Application of the CV risk prediction model to the semaglutide data
The CV risk prediction model equations and CV risk scores (produced when the CV risk prediction model, developed using data from the LEADER CVOT, was applied to data from the semaglutide trials) are shown in Additional file 2: Appendix Table S2.
The LEADER-derived CV risk prediction model predicted CV risk in the semaglutide data satisfactorily (the AUC [95% CI] of 0.77 [0.74;0.79] indicated a fair predictive performance ; Fig. 1). When considered separately, AUC values for the CVOTs and glycemic efficacy trials were 0.68 [0.65;0.71] and 0.74 [0.69;0.79], respectively.
Semaglutide effects on MACE by baseline CV risk scores
Observation times and patient numbers for the analysis of the effect of semaglutide vs comparators on the composite MACE endpoint are presented in Table 2. In the two CVOTs, total observation time and patient numbers were approximately equal between semaglutide and placebo; in the glycemic efficacy trials, total observation times and patient numbers were higher with semaglutide vs comparators, as some trials included two semaglutide groups but only one comparator group. Observation times and patient numbers for the analysis of the effect of semaglutide vs comparators on the individual components of MACE are presented in Additional file 5: Appendix Table S5, and show similar results to the composite MACE endpoint.
Relative MACE risk estimates for semaglutide vs comparators
There was a reduced relative risk of MACE with semaglutide vs comparators across the baseline CV risk continuum (Fig. 1), with a non-significant interaction p-value between CV risk score and treatment (p = 0.06), and a trend towards the largest relative CV benefits (i.e. lower hazard ratios) in those with the lowest CV risk score (i.e. lowest baseline CV risk).
The results for the individual MACE components are shown in Fig. 2. The shapes of the individual MACE component hazard ratio curves were similar to that of the 3-point composite MACE endpoint, which indicates consistent findings across the components.
In addition, when assessing the hazard ratios for MACE (and its components) for semaglutide vs comparators across the quartiles of CV risk, no significant interactions between treatment effect and baseline CV risk quartiles were found (Additional file 6: Appendix Figure S1). Typical subject profiles for each quartile of MACE risk are reported in Additional file 7: Appendix Table S6).
Absolute MACE risk estimates for semaglutide vs comparators
In concordance with the relative risk analysis, the absolute risk estimates for MACE with semaglutide vs comparators varied across the CV risk spectrum, with a trend for the largest absolute risk reduction in subjects at medium-to-high CV risk, as evidenced by the lowest NNT (111) being observed at a medium-to-high CV risk score of −0.483 (Fig. 3).
Similar patterns for treatment differences were observed when the absolute risk analysis was assessed by trial type (CVOTs or glycemic efficacy trials) or formulation (s.c. or oral), although there was a higher annual MACE risk in the CVOTs compared with the glycemic efficacy trials. In both CVOTs and glycemic efficacy trials, and with both s.c. and oral semaglutide, the greatest absolute MACE risk difference was in subjects with medium-to-high CV risk (Additional file 8: Appendix Figure S2).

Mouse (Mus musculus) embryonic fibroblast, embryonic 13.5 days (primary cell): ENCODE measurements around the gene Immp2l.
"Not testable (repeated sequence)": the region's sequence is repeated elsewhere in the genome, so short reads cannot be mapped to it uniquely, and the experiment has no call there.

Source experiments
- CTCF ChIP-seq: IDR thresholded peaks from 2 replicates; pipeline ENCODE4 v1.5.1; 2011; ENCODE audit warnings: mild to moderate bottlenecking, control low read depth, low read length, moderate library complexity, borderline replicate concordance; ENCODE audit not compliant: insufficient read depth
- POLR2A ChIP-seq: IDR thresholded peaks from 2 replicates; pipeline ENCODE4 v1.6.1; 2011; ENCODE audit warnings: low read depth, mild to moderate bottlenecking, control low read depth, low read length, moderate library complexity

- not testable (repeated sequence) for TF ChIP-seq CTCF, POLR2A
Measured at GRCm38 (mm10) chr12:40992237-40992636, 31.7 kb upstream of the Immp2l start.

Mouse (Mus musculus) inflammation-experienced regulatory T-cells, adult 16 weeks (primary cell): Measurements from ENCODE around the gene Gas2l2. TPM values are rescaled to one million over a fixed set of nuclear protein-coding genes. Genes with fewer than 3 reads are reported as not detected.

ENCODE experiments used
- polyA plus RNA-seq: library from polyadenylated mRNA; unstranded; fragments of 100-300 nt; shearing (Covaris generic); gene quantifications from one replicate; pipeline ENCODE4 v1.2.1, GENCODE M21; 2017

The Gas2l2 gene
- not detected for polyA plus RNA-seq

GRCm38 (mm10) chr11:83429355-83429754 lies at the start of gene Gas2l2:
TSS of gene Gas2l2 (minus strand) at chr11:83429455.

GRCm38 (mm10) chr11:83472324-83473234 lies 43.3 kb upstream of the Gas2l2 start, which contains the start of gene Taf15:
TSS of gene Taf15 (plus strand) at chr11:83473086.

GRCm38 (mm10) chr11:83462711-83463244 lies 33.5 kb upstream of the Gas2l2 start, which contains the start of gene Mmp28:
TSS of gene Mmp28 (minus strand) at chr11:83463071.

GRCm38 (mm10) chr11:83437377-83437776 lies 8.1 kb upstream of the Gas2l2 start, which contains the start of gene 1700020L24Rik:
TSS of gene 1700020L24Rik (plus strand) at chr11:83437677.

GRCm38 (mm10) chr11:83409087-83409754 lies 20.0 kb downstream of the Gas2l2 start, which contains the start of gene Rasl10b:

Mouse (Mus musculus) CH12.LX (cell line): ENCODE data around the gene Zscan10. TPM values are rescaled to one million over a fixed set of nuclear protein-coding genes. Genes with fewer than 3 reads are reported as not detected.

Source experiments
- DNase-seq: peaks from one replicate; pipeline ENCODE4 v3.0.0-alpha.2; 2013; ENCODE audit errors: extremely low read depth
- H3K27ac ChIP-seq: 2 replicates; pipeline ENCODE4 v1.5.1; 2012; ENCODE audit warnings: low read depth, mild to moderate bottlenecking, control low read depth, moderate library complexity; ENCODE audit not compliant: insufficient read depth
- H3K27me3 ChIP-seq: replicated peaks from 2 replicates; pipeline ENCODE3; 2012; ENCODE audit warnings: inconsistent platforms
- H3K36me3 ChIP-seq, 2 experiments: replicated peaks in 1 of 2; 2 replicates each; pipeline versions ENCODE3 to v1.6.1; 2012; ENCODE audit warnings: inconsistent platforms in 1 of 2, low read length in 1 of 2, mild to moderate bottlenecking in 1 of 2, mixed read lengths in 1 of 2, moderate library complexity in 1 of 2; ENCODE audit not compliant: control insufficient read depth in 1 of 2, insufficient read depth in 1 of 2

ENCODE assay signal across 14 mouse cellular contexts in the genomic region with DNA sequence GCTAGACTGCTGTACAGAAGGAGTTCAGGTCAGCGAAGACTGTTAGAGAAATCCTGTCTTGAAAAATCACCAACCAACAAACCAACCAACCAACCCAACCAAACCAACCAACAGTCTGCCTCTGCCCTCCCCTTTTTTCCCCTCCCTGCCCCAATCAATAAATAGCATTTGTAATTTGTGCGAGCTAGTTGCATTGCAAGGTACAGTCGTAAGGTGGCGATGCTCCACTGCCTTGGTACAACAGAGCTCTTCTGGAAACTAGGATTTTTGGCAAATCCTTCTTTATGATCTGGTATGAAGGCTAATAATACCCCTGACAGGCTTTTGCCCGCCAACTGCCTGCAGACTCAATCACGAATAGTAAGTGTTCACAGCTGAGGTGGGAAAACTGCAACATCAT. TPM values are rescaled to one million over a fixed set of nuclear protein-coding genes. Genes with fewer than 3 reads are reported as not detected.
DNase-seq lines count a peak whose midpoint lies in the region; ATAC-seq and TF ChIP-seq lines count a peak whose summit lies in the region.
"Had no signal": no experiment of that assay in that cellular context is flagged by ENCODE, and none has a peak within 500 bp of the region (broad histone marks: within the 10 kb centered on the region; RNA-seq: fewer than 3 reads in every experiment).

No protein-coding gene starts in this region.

Relative and absolute MACE risk estimates for semaglutide vs placebo
To remove the potential impact of the CV effects of active comparators on the analysis, a sensitivity analysis was conducted for semaglutide vs placebo comparator data, thereby excluding active comparator data (Additional file 9: Appendix Figure S3). This analysis yielded similar results to those already presented, indicating that the inclusion of comparators other than placebo had a limited effect on the results.
The relevant baseline variables of sample subjects with low (5th percentile), midpoint and high (95th percentile) CV risk scores (two subjects each) are shown in Table 3, to illustrate example profiles associated with each CV risk score level. Hazard ratios (semaglutide vs comparators) for subjects included in the analysis ranged from 0.45 for the low CV risk profiles to 0.84 for the high CV risk profiles.
To allow a more granular analysis of the effect of semaglutide on MACE and its relation to baseline CV risk, a continuous CV risk prediction model was developed using data from a liraglutide CVOT (LEADER). This CV risk prediction model was used to distribute subjects by baseline CV risk in a pooled dataset including data for both s.c. and oral semaglutide. The CV risk prediction model predicted the risk of CV outcomes observed in the semaglutide trials fairly well, validating the selection of the LEADER model for this analysis.
The results showed that there was a reduced relative and absolute risk of MACE with semaglutide vs comparators across the spectrum of baseline CV risk scores. While relative risk reductions are typically independent of baseline risk in the population and absolute risk reductions are dependent on this, our data may also indicate some effect of baseline CV risk on relative risk reduction. Similar findings were also obtained for the individual MACE components when data were analyzed with only placebo as a comparator and when the results were analyzed by trial type. The results of the placebo sensitivity analysis were to be expected, because the majority of subjects receiving comparators (59%) were randomized to placebo rather than active comparators in the included trials.
Although the absolute risk reduction was small, there was a trend (p = 0.06) towards the largest relative risk reduction occurring in those with lowest CV risk. The explanatory mechanism underlying this observation is unclear. It could be hypothesized that more advanced disease may be more resistant (or very high-risk groups more non-responsive) to the beneficial effects of GLP-1 receptor agonists on CV outcomes.